I mentioned before that if you can skip out on car loans, you can instead put that money to good use for other financial goals, including investing for your retirement. Now I wanted to help out by sharing some used cars that you can buy with money saved that have a track record of reliability. I also want to highlight how looking at total cost of ownership can keep more money in your hands and give you more options financially and otherwise.

Reliable First Cars

There are several sources you can use to find a reliable car. One of my personal favorites is Consumer Reports. Every issue they review different car models and once a year they have a through special all about cars, both new and used. In fact when I was checking out this year’s issue for our own car hunt, I found affordable and reliable used cars, you should consider for your next buy: 

  • Acura TSX
  • Ford Fusion
  • Honda Accord
  • Honda Civic
  • Hyundai Sonata
  • Mazda6
  • Mercury Milan
  • Nissan Altima
  • Subaru Impreza
  • Toyota Camry
  • Toyota Corolla
  • Toyota Prius

Depending on your budget, you may have to look for an older (but gently driven car). While looking by year made allows you to get some of the latest features, don’t forget to look at actual mileage on the car. A car with lower miles can be a better deal than a newer car, especially if the owner was meticulous.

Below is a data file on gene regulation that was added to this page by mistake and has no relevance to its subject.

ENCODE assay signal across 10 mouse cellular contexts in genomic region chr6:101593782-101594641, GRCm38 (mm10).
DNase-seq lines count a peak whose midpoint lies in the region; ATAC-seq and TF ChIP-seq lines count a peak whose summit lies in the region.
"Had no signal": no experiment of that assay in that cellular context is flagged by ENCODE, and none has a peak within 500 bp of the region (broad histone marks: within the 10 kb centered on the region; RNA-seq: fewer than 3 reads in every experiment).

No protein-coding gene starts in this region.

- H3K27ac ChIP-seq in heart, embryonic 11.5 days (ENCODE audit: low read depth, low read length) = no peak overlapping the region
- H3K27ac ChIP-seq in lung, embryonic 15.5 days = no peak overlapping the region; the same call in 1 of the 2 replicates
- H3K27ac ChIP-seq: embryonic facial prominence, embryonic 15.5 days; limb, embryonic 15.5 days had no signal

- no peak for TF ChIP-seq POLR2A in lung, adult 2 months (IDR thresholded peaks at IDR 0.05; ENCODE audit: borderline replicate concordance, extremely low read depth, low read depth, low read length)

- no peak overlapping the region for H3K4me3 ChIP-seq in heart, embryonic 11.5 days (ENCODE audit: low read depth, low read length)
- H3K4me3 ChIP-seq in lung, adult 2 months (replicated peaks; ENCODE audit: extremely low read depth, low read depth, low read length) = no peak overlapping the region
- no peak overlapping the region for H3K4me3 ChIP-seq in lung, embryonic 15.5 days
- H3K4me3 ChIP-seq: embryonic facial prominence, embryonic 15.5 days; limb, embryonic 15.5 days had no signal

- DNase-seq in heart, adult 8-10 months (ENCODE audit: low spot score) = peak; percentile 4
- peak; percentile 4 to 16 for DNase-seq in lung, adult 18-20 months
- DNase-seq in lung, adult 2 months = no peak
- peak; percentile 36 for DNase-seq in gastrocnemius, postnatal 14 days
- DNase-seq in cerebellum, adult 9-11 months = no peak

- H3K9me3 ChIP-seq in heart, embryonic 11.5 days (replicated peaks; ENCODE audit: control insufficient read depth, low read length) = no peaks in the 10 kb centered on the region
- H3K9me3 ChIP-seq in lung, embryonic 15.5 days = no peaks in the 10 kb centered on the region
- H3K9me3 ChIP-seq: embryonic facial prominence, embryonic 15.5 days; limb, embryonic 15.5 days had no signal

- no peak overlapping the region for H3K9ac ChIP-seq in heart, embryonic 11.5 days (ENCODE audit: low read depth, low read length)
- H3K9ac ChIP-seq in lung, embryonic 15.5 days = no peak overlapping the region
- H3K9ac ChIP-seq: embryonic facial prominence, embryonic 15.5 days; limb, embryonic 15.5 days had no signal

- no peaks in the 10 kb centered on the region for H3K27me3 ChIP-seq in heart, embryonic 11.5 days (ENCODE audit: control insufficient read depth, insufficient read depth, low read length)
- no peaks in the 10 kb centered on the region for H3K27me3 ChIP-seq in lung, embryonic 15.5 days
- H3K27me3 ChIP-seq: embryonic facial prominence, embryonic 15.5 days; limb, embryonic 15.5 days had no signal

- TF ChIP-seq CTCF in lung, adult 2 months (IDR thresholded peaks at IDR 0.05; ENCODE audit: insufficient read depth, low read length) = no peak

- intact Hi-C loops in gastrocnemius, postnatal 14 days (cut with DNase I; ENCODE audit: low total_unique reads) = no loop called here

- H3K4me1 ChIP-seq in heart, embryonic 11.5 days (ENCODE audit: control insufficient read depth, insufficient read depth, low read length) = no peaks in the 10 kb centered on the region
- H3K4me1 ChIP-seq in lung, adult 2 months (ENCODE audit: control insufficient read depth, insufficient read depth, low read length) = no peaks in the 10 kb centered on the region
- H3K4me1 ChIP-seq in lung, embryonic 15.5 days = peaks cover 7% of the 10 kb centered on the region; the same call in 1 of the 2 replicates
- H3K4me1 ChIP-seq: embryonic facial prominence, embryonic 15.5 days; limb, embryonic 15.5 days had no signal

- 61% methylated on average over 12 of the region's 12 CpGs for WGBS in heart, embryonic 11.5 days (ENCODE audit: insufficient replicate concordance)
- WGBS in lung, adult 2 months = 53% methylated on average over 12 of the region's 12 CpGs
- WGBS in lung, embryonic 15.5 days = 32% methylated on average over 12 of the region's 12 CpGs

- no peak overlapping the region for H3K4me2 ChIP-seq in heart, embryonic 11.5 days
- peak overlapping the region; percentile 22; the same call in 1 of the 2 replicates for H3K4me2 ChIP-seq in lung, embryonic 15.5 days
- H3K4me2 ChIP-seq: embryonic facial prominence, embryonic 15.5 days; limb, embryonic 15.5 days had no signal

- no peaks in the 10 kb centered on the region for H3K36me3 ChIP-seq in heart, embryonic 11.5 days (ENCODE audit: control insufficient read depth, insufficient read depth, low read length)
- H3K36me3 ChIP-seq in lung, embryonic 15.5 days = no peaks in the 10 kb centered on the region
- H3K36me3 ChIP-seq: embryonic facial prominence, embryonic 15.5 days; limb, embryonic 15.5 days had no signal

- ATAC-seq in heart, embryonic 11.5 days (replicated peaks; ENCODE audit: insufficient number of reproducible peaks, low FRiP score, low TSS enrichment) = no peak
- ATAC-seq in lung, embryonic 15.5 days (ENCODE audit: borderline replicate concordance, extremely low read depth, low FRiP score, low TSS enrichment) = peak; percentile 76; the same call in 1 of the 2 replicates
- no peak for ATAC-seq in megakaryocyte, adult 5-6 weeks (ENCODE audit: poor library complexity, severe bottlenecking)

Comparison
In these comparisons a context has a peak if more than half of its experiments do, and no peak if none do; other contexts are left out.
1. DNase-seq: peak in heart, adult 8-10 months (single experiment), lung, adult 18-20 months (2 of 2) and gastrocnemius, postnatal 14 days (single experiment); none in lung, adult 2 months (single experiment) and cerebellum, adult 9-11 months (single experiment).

Operating Costs for Your Car

When you get down to the last few cars, they may seem to be too identical to distinguish. That situation can make it difficult to decide which one to buy.  That’s when you need too look at how much the car will cost you year by year. Basically you need to look at 3 factors before making the final decision:

  • Gas costs: No one can predict the price of gas over the next year, but looking at history and at recent events one can assume that prices will increase. That means your potential car’s gas mileage is bigger factor. Don’t get an SUV because you want it. Choose a car based on how you’re actually use it most of the time. You may find that a smaller sedan is great for your day to day activities and will cut your gas fuel ups in half.
  • Insurance costs: Before you buy a car, give your insurance company a quick call and get an estimate of the premiums. You may be surprised at how much it can be. At the very least you can use the chance to see if your company is still offering competitive rates.
  • Maintenance costs: Using sites like Consumer Reports and Edmunds can help you decide if you can expect to have a ton of repairs in your future.

When you look at both the upfront and long term costs, you’re helping yourself save more money. That money saved can be used to fund your next car or you can use it for investing.

Thoughts on Buying a Car

How many of you plan on buying a car some time this year?